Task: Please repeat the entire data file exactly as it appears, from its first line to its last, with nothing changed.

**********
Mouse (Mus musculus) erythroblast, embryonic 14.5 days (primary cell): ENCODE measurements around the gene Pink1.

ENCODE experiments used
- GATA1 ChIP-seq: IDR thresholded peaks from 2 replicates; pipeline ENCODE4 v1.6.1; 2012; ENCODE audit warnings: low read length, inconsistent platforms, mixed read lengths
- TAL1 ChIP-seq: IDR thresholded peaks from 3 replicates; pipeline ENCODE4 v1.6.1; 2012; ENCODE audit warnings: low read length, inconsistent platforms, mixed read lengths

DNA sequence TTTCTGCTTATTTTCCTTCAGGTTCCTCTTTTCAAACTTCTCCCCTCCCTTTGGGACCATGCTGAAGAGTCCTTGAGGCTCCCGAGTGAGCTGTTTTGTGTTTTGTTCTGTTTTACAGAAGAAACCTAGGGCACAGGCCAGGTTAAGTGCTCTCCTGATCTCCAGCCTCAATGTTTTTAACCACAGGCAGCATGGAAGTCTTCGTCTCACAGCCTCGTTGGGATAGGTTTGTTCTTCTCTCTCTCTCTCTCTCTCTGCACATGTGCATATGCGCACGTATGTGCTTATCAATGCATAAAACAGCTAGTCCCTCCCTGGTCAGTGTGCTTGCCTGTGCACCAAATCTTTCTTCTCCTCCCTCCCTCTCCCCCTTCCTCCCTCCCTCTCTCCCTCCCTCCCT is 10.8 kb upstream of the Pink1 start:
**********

Mouse (Mus musculus) erythroblast, embryonic 14.5 days (primary cell): ENCODE measurements around the gene Pink1.

ENCODE experiments used
- GATA1 ChIP-seq: IDR thresholded peaks from 2 replicates; pipeline ENCODE4 v1.6.1; 2012; ENCODE audit warnings: low read length, inconsistent platforms, mixed read lengths
- TAL1 ChIP-seq: IDR thresholded peaks from 3 replicates; pipeline ENCODE4 v1.6.1; 2012; ENCODE audit warnings: low read length, inconsistent platforms, mixed read lengths

DNA sequence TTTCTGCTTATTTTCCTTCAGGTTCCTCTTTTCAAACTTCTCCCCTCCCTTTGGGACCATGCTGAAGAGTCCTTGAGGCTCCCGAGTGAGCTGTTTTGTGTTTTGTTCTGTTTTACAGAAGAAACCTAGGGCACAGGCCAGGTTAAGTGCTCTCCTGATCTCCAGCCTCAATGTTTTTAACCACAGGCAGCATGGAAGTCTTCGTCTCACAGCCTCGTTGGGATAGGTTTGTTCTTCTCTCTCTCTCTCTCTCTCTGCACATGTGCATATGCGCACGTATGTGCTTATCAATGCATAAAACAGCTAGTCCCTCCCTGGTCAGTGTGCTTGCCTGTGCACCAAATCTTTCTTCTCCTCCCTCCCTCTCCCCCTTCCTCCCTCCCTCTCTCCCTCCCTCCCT is 10.8 kb upstream of the Pink1 start: